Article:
It's a bit late reviewing a camera body that was first announced in 2006. Two generations have since succeeded it, so how relevant could a five-year old (at the time of this writing at least) dSLR body be? Actually, very much so, if you're in the market for a used one.
Just as a reminder of how well this Nikon body stands the test of time, it's important to remember that it actually has better jpeg and high ISO output than the semi-pro D200 from which it is derived. When the D90 replaced it in 2008, many found (and are still of the opinion) that the newer generation 12mp sensor, while better again at high ISO, was no better and actually a little worse at low ISO. Think about that for a minute. Ignoring for a moment the advances made in megapixels, a five-year old camera produces almost the same quality output that the current D7000 does at the ISO's that most people shoot at in daylight. It's contemporary rivals were the Canon XTi and the original Sony Alpha. The Canon had the best overall image quality of the three, and the Sony was the value leader with built-in image stabilization, but the only the Nikon stands the test of time... you only have to count how many enthusiasts are still using each.
A large part of this can be attributed to the build quality. Compared to the other two, it's put together and has better ergonomics. The way to timelessness is to build a quality product you would want to use.. and keep using... irregardless of advances in technology. Take today's iPhone 4s and compare it the wonder-darling of a by-gone era.... the Motorola RAZR. Irregardless of the smartphone revolution, I dare you to pick up both and not tell me that the RAZR was not a well built device for it's time. It was premium to begin with, and lesser products from that era have since bitten the dust. And so is it with the D80.
This was and is a popular serious enthusiast camera. Those with D200's tended to do at least some paid work with their cameras, or at the least imaged that they might someday. Most D80 shooters were happy to shoot for the sake of shooting, but wouldn't have been caught dead with a D40. There's a thing that the locals like to do at the annual fireworks festival...along the waterline, you'll find a gaggle of photographers with their tripods setup for one of these summer nights. Since a high proportion of them tend to be D80's/D90's, you can go down the path setting off everybody's camera with the same ML-3 wireless remote. You can bet that at least one joker will try this ever year...
As I write this, prices for used bodies are sinking downwards. Cragislist prices before the summer of 2011 were still around $400 here in Canada, but now it's not uncommon to see $350, but to be honest, the going rate for a used one is around $300 CDN or less. Look for one with a low shutter count, since the majority of these cameras are now getting on in years. The camera does not tell you how many shutter clicks it has gone through, but you can run the EXIF data from a jpeg through Opanda to get that information. If your seller has done this and can tell you the number of shutter clicks, then you are probably dealing with a reasonable good photographer. Cameras from this era were expected to last at least 30,000 to 40,000 clicks... most people would have a hard time reaching that before they got sucked into buying an upgrade. Another area to look out for is the rubber thumb placement piece on the back of the camera, which tends to come unpeeled over time. You can stick it back by cleaning the underlining surface with rubbing alcohol, then using contact cement to glue it back in place. You'll need to 'stuff' it a bit to get it to seat properly... the reason why it comes unglued in the first place is because the rubber absorbs oils from the user's thumb and swells over time, pushing itself out.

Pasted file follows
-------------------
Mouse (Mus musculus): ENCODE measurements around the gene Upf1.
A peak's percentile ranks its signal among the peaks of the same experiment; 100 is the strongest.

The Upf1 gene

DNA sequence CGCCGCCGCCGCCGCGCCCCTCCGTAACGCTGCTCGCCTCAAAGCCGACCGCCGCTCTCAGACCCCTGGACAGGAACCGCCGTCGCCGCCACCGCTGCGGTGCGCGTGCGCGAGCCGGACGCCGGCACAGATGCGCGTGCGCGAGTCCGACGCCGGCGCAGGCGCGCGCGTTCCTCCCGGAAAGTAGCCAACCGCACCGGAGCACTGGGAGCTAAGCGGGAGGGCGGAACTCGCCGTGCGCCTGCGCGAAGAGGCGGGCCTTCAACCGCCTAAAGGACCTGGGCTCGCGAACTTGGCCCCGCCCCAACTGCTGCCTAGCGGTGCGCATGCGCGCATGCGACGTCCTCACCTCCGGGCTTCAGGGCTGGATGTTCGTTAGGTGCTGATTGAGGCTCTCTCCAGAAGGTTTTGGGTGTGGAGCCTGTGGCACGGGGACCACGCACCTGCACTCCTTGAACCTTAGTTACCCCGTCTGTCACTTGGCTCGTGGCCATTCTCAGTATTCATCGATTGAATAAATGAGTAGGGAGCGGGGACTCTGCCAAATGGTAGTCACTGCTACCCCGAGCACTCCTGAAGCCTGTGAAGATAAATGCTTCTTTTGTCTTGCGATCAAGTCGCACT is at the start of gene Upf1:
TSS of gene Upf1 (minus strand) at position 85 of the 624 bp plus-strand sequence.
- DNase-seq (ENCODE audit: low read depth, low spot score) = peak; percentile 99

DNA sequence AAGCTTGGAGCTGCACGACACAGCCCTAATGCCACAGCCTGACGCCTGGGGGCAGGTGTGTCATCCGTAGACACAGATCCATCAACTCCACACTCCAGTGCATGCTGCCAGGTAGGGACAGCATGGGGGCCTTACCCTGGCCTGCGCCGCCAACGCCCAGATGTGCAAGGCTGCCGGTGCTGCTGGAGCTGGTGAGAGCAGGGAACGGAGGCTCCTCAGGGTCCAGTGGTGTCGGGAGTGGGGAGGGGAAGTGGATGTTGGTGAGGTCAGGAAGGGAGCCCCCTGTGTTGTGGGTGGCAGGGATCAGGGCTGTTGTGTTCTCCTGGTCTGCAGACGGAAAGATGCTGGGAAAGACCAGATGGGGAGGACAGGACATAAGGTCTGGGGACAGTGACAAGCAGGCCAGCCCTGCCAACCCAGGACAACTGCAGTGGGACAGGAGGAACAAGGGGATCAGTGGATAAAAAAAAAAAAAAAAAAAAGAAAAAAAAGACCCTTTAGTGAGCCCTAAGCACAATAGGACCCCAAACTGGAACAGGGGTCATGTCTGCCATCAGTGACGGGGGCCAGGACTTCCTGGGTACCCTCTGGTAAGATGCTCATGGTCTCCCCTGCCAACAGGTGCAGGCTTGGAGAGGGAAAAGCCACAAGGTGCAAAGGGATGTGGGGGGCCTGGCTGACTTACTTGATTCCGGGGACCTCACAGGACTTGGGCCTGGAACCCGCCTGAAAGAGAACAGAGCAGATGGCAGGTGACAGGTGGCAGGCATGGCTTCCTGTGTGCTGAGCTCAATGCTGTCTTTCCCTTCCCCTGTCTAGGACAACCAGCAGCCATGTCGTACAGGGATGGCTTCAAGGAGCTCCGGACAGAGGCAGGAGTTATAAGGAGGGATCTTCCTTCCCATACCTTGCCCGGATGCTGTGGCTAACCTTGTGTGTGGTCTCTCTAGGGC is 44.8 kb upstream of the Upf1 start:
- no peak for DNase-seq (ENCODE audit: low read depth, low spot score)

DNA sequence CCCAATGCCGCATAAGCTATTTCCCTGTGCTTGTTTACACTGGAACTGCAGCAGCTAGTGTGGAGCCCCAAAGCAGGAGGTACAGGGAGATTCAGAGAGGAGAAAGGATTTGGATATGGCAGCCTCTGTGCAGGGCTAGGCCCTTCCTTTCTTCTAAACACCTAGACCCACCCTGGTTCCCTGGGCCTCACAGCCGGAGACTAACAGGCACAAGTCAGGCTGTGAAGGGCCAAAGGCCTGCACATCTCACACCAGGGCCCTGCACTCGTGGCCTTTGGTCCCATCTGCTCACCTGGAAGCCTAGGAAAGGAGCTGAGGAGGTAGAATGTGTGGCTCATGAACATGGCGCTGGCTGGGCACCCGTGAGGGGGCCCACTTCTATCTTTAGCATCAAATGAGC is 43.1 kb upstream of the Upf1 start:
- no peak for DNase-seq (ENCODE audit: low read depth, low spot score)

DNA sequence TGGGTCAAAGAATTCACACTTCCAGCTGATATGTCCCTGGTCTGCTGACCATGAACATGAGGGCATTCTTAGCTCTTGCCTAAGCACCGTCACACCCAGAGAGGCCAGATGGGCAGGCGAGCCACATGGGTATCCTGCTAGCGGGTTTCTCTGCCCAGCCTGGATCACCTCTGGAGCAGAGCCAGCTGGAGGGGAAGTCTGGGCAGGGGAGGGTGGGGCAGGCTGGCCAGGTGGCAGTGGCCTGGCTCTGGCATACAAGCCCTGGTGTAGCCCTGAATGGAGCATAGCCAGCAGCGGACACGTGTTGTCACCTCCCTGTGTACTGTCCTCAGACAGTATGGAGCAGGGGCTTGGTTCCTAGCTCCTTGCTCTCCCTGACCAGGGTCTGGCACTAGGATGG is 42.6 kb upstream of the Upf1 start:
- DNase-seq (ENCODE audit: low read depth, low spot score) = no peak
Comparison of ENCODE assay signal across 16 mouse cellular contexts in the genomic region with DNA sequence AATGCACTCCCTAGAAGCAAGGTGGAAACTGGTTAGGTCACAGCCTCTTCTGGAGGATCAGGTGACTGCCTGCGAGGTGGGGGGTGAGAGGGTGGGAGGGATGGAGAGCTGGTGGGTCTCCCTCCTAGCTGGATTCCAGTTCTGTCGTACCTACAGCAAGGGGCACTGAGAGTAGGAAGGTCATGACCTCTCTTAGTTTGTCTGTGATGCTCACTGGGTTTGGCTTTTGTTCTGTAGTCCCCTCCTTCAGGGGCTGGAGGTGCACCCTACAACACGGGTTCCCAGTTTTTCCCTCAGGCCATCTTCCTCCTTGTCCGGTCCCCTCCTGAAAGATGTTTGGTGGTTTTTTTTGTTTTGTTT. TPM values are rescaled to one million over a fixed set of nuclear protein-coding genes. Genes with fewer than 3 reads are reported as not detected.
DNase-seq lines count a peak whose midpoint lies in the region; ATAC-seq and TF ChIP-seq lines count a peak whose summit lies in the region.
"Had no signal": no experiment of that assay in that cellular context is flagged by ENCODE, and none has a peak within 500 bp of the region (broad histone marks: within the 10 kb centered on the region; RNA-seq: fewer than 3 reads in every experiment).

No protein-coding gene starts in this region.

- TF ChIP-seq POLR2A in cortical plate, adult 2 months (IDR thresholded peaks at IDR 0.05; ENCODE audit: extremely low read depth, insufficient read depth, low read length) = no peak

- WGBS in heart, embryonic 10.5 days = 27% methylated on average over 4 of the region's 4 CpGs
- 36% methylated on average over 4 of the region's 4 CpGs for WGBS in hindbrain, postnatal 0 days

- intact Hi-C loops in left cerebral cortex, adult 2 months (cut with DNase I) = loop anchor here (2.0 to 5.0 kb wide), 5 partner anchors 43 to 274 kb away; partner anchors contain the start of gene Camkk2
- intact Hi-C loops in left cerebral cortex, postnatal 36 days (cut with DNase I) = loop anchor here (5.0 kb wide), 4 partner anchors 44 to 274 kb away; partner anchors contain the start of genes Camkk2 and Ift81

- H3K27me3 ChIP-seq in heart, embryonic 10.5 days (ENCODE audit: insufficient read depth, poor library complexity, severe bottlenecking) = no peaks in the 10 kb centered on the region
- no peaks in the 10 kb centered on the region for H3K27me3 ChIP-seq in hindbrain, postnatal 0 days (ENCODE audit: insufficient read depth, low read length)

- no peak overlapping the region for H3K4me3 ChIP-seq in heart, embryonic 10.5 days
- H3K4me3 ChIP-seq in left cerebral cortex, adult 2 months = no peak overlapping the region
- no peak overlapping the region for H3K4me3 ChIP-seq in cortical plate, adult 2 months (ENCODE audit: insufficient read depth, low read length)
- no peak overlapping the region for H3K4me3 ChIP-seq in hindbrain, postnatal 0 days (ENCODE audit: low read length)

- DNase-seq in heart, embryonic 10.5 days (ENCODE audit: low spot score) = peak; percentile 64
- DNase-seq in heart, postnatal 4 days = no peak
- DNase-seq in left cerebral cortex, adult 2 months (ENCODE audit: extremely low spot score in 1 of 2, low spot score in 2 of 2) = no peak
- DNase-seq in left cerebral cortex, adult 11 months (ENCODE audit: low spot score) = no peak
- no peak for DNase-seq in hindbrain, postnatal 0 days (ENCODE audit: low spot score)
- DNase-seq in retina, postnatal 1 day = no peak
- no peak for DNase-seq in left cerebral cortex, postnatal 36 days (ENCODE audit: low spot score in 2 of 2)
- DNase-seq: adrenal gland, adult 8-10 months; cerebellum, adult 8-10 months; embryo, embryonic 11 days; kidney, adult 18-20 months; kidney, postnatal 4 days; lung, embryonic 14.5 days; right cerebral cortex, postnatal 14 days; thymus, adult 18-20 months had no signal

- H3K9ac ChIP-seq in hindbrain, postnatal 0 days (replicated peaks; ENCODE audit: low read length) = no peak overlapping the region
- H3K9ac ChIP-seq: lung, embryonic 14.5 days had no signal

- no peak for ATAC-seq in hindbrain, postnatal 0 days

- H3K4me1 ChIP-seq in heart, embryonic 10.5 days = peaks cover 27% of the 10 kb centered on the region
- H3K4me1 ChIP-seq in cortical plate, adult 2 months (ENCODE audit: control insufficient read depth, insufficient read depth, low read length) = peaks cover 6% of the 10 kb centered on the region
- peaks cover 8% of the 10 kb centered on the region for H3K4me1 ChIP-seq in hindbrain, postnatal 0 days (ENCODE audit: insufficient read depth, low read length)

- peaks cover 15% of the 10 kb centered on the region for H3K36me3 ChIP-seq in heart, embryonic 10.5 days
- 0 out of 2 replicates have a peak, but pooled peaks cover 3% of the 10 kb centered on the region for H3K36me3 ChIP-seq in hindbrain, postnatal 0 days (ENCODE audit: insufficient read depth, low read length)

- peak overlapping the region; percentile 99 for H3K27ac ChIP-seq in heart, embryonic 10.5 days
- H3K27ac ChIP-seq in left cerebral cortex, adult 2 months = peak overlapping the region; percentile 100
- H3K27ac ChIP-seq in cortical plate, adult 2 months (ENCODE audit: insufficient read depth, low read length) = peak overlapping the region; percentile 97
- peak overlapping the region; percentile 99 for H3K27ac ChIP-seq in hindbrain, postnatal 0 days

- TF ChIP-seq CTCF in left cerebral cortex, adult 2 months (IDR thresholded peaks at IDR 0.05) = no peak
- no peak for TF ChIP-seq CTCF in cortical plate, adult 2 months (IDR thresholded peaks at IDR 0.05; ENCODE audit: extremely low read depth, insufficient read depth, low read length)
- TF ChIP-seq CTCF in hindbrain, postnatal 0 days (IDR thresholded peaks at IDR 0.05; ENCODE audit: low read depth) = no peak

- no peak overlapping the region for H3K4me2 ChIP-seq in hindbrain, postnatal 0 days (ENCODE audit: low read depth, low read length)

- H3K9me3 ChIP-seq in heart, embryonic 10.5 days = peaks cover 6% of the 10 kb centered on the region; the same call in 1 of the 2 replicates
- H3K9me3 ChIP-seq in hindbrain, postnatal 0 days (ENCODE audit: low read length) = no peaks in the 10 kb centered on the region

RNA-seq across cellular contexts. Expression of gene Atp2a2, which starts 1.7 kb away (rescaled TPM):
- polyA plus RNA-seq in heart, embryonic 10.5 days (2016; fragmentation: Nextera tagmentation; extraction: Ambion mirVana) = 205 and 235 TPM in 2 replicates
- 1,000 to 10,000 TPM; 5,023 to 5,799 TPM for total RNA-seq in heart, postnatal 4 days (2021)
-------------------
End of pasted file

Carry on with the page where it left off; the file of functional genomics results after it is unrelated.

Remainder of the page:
In the end, I was sorry to see it go, but not that sorry since the D7000 has taken it's place. But overall, the D80 is a great value for anybody learning photography, and is a better teaching tool than the Nikon's without screw-drive AF capability. (The reason being for the second command dial and hardware ISO button, that and AF-D lens compatibility) It is prone to the notorious AF sensor-point weighted matrix meter, but this in itself is a characteristic, and not a flaw. (Well, okay, it's a feature, not a bug) Almost all of the Nikon pictures from this blog came from my D80... which is to say that if you need a quality camera for web output, it's a steal of a tool for photojournalism. Modern cameras handle noise much better (though it was no slouch for its day), but that is irrelevant if you'll downsize your pictures to web size anyway. You could rely on using a cheap compact camera... but that won't quite capture the same amount of detail at the time of exposure. If you browse through this blog and compare the pictures taken from my Panasonic and my Nikon, I think you'll find that even though both are downsized for the web, the pictures from the dSLR have a certain extra something, which is what most people are looking for when you are looking to move up to this level of camera.